- YIELDS | 8-10 BALLS
- PREP TIME | 45 MINS
- COOK TIME | 35-40 MINS
Charlotte was one of the best mothers-in-law a young woman could ever know. She was loving, kind, beyond smart, and highly opinionated. She was the consummate Jewish-mamma and cook. Grandma Charlotte produced scrumptious kugel, cherry cake, and tzimmes, a stew made with prunes and root vegetables, but it is her matzo ball soup that made her a legend in these parts. These matzo balls float like clouds and melt in your mouth.
I hope you enjoy this quintessential holiday soup as much as my family and I have over the years.
Broth (Yields Approx 10-12 cups)
- 1 whole chicken or cut up chicken pieces with skin on
- 6-7 medium carrots, peeled and cut in half
- 2 large yellow onions, cut in half, unpeeled
- 1 small bunch parsley, washed and coarsely chopped, plus extra for garnish, optional
- 1 tablespoon black peppercorns
- Kosher salt to taste
- 1 1/4 cup matzo meal
- 4 eggs, separated
- 1 teaspoon baking powder
- 1/4 teaspoon salt
- 1/3 teaspoon pepper
- 3 tablespoons melted schmaltz (chicken fat) or vegetable oil
- 1 teaspoon or more minced fresh dill or 1 teaspoon dried dill
- To a very large pot, add the chicken and vegetables and enough filtered water to cover the chicken and vegetables, about 12 cups. Be sure there is enough water to cover everything but not so much that it will make a watery broth. Simmer for 2-3 hours, the longer the better if you have time.
- When the broth is finished let it cool and pour it into a colander over another large pot or bowl to catch the broth. Discard the chicken and vegetables.
- Put the broth in the fridge overnight, or up to 3 days.
- When ready to use, take the broth out of the fridge and carefully pull off the hard layer of fat and any remaining chunks of fat and discard. Warm the broth to a simmer/slight boil.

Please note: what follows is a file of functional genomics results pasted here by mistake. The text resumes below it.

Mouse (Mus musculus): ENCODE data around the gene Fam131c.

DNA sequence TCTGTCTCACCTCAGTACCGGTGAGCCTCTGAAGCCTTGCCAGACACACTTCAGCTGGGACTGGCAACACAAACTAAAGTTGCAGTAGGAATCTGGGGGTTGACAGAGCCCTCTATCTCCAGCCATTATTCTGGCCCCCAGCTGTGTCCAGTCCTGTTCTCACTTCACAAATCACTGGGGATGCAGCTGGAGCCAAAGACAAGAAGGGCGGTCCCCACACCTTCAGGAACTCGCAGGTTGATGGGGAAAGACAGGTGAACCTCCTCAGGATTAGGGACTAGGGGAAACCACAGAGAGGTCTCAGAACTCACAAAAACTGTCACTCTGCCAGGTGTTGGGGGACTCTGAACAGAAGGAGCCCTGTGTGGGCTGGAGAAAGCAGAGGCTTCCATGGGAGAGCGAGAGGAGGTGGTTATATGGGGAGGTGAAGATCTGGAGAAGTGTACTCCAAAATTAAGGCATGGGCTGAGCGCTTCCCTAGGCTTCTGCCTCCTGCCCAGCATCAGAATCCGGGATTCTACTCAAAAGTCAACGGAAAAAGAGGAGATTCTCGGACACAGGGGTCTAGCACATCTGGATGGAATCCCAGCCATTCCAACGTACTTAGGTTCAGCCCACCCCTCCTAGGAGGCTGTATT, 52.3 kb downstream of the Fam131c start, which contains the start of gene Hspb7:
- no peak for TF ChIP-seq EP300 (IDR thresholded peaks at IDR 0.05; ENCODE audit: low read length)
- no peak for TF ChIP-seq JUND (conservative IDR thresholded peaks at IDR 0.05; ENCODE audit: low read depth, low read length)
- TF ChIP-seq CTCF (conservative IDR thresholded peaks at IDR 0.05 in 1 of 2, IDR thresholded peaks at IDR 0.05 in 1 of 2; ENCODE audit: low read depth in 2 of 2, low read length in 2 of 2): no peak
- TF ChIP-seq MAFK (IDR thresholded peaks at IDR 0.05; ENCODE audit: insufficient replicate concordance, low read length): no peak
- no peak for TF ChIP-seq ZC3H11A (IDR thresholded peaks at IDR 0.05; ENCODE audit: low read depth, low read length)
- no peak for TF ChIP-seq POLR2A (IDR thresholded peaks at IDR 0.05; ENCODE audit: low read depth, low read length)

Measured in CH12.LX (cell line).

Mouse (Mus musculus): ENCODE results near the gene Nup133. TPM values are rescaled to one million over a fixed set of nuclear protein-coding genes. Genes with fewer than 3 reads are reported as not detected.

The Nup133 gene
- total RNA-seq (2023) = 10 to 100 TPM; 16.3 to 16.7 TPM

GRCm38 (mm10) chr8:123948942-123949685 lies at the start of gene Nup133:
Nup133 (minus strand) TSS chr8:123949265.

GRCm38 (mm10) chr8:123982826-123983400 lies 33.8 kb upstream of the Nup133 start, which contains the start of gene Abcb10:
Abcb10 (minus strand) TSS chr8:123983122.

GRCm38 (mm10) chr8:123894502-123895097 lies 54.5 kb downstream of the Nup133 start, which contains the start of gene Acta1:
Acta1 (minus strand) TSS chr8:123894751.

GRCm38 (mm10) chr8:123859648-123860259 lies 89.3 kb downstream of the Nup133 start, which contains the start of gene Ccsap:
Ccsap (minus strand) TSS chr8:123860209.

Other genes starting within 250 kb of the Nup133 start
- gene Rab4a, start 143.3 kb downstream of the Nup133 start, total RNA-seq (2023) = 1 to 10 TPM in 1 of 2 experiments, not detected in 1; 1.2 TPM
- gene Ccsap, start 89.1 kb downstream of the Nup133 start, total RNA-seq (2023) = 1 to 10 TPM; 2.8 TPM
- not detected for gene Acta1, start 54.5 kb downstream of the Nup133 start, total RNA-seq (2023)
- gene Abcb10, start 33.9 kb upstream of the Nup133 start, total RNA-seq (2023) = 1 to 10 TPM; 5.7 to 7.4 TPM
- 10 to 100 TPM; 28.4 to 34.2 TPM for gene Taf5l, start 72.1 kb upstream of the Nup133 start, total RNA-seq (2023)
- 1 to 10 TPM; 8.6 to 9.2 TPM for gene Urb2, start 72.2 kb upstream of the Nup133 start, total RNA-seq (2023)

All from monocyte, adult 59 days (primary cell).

- While the broth heats up, make the matzo balls.
- Put a medium to large glass bowl in the fridge or freezer to chill for at least 30 minutes.
- While the bowl chills, gently mix all the other ingredients, accept for the egg whites, together.
- In the chilled bowl, using an electric beater on high, whip the egg whites into stiff peeks and then gently fold the egg whites into the matzo mixture. Do not overmix. This process is what produces the fluffy texture.
- Once the broth is simmering, using your hands, gently roll the matzo mixture into equal, golf-sized balls (no larger as they expand a great deal).
- Drop the balls into the simmering broth using a spoon. Be sure not to crowd the matzo balls, and gently move them around in the broth until they are finished, approximately 35 to 40 minutes.
- Taste the broth and add additional salt if needed. Pour the broth into individual bowls and add one matzo ball to each bowl. Garnish with finely chopped parsley and serve.
- You can make the broth up to 3 days in advance or used store-bought chicken broth.
- Leaving the skin on the onions will give the broth a richer color.
- Overmixing the ingredients will give you hard matzo balls instead of fluffy yummy matzo balls.
- Don’t make them too big otherwise you’ll have giant matzo balls on your hands.
- Matzo ball making is a fun project for little hands. Let your children help make the matzo balls and then watch as you add them to the broth. They will be delighted by how the matzo balls grow in size.
- Double the broth and freeze half in individual containers to use later. There is nothing better than homemade broth.